Featured photo: Kyndra Bell, owner of Dream Kreams, at the Cobblestone Farmers Market in Winston-Salem (photo by Kaitlynn Havens)
The temperature gauge haphazardly glued to the back of the brick-walled sidewalk outside of the Cobblestone Farmers Market registers over 92 degrees, the precise temperature covered by humidity droplets that have clouded the inside of the aged scale. Market patrons search for reprieve under vendor tents, eyeing the season’s tomatoes and peppers while escaping a tenacious summer sun. Their kids run around a makeshift splash pad — a hose with holes drilled into it — pretending for a moment that the ground isn’t steaming but that they’ve discovered a tropical lagoon. In the corner of the market, a white tent stands apart as a beacon of cooling hope. Across the top of the tent written in swirls of bubblegum pink and celestial blue are the words “ICE CREAM.” Within, a cooler filled with Dream Kreams ice cream offers a summer’s consolation waiting for each person that passes by.
Dream Kreams is a Black woman-owned, artisanal ice cream pop-up that specializes in unique flavor options, fresh ingredients and a variety of dairy and non-dairy options, as well as plain and alcohol-infused ice creams. Kyndra Bell, owner of Dream Kreams, stumbled into ice cream making by mere happenstance.
“I love to cook,” she laughs, “and most of the time when I go out, I end up being like, ‘I could have made this at home.’”
On a whim, Bell decided to give ice cream a try.
“It was a mason jar and a few ingredients I had at home,” she says. “I shook it up and put it in my freezer. It was so good.”.
Bell began to test different flavor combinations and eventually bought a wooden ice cream maker. Her first flavor, made in her mom’s kitchen, was a blend of almond and amaretto.
A few years ago, Bell was working at a bank in Winston-Salem, where she took orders from friends and co-workers for her concoctions. She found herself spending more time outside of work creating flavors and filling orders than she spent at the actual bank.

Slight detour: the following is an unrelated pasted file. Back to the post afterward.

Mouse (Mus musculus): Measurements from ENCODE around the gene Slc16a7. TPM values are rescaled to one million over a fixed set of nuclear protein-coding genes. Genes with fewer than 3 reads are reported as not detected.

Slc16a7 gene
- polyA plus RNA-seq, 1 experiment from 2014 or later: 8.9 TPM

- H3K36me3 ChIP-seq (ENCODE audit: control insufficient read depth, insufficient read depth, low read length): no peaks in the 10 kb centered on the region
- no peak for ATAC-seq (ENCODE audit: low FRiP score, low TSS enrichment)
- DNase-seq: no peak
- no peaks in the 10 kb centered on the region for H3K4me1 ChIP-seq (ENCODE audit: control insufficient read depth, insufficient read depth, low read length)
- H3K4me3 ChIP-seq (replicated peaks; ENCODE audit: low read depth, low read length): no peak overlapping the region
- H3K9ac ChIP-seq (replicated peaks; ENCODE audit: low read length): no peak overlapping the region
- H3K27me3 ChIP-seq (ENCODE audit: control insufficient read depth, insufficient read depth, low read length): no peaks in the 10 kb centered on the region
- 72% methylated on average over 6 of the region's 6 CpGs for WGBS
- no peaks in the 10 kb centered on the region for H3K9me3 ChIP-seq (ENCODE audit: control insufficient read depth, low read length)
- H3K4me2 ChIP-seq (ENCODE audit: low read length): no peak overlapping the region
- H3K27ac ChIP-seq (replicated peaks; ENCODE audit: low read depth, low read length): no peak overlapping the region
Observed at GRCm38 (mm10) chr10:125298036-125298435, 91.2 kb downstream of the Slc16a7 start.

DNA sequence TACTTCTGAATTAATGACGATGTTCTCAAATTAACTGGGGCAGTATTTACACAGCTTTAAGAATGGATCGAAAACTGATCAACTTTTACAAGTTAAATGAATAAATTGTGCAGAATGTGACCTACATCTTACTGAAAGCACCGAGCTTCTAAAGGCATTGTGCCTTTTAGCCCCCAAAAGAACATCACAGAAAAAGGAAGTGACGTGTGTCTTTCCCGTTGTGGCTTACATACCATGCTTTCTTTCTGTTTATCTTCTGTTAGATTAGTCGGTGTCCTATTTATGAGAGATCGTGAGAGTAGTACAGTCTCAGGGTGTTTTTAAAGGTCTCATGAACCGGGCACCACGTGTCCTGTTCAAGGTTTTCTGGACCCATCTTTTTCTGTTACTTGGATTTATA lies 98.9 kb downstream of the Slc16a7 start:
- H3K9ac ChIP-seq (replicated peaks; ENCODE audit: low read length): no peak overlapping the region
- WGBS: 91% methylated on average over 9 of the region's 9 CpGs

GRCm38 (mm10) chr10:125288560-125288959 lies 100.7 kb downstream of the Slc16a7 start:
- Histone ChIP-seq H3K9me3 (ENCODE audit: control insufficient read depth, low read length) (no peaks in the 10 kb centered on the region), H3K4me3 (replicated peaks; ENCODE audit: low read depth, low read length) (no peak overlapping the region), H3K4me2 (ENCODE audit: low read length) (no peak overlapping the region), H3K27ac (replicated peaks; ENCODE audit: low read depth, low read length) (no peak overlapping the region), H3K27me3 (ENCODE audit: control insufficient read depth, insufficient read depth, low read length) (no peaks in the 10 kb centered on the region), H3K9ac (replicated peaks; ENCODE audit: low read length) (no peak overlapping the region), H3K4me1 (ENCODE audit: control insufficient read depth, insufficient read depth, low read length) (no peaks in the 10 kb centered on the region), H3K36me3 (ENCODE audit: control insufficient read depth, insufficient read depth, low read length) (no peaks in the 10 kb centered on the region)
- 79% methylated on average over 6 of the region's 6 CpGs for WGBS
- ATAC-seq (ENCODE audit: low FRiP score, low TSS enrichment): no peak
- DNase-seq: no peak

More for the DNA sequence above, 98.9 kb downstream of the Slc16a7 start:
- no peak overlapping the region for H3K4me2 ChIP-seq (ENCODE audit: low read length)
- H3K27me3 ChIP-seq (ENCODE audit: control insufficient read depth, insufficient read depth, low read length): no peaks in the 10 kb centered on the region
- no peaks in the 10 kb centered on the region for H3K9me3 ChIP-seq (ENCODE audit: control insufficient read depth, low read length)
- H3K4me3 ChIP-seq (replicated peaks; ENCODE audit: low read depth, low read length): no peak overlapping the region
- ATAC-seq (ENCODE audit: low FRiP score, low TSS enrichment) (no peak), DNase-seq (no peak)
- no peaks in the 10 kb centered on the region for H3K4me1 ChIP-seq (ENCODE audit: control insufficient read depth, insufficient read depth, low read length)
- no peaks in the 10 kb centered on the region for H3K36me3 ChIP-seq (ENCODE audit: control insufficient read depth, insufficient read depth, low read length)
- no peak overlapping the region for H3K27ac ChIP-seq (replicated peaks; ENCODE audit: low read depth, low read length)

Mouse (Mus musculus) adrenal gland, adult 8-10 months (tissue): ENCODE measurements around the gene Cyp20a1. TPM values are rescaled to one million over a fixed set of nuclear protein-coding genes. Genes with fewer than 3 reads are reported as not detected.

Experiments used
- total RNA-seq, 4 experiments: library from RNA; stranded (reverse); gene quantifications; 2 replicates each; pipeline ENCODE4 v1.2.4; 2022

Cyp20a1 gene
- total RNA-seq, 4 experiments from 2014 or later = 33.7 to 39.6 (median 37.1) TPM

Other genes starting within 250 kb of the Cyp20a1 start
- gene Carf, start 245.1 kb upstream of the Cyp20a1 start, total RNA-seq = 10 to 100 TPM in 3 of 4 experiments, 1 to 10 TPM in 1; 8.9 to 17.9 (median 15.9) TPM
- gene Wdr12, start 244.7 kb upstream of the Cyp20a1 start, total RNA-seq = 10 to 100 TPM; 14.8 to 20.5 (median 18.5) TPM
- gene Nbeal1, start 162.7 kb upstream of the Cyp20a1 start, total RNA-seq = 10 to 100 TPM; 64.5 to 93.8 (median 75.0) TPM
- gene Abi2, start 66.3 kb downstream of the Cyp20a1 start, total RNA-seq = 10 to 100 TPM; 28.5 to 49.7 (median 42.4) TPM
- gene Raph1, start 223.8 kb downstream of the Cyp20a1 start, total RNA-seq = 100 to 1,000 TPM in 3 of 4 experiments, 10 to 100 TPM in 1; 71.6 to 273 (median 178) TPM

“I said, ‘You know what, if I can get all these orders just from co-workers, it’s time to leave [the bank] alone.’ I just walked away,” she explains.
That was 2019.
Since then, Dream Kreams has become Bell’s full-time passion.
Although many of her original flavors continue to be crowd favorites, Bell uses travel and her own grocery shopping experiences as inspiration for new and innovative flavors.
“I’ve had pistachio ice cream from the grocery store once and I didn’t like it. So I said, ‘I’m going to make this better.’ I used pistachio flavoring and combined it with a marshmallow swirl — it’s honestly my favorite right now,” she says.
“I went to Puerto Rico a few years ago and tried plantains,” Bell says of her travels. “But plantains are savory, and I didn’t want to make a savory ice cream. The drink of Puerto Rico is the piña colada, and I thought, How do I mix these flavors?”
Out of that trip came one of Bell’s most flavorful ice creams, the Puerto Rican Summer, a mix of plantains, piña colada and rum.
The alcohol-infused ice creams include her original, Almond Amaretto, with new additions like Caramel Apple (infused with Crown Apple), and her most recent flavor Coquito (infused with the same Puerto Rican rum used in Puerto Rican Summer).
“I wouldn’t say you’re getting tipsy,” she jokes, “but you feel good. If I add too much, the ice cream won’t freeze.”
In addition to her boozy creations, Bell offers non-dairy options for each flavor. Washington Perk, a coffee shop and convenience store located in downtown Winston-Salem, currently offers six of her non-dairy flavors by the scoop.
Bell’s vegan-friendly selection caught the eye of social media personality and vegan comfort food aficionado Tabitha Brown during her visit to North Carolina in 2022.
“That’s good!” Brown can be seen saying as she’s eating a cup of Almond Amaretto, pointing to Bell and doing a little dance in a video posted to Dream Kreams’ Instagram.
The reactionary happy-dance doesn’t feel so distant when sampling Dream Kream’s Banana Pudding ice cream. Firm chunks of vanilla wafers break up the creamy, vanilla-tinted ice cream, a slice of banana still intact to complete the nostalgic taste.
When asked whether owning an ice cream storefront is in her future, Bell shakes her head and says, “I feel like a brick-and-mortar would just tie me down. Maybe a trailer or a food truck, but right now this is where I’m at.”
Dream Kreams can be found throughout the week at several parks, farmers markets and breweries in the Triad.
The sun continues its onslaught during the Wednesday night market as the line at Dream Kreams grows.
“I want people to remember the ice cream,” Bell explains. “The way it smells, the way you feel. If it reminds you of a place you’ve been or a memory from your childhood. I want my ice cream to be an experience.”
Follow Dream Kreams on Instagram @dreamkreams for updates on weekly events and locations.
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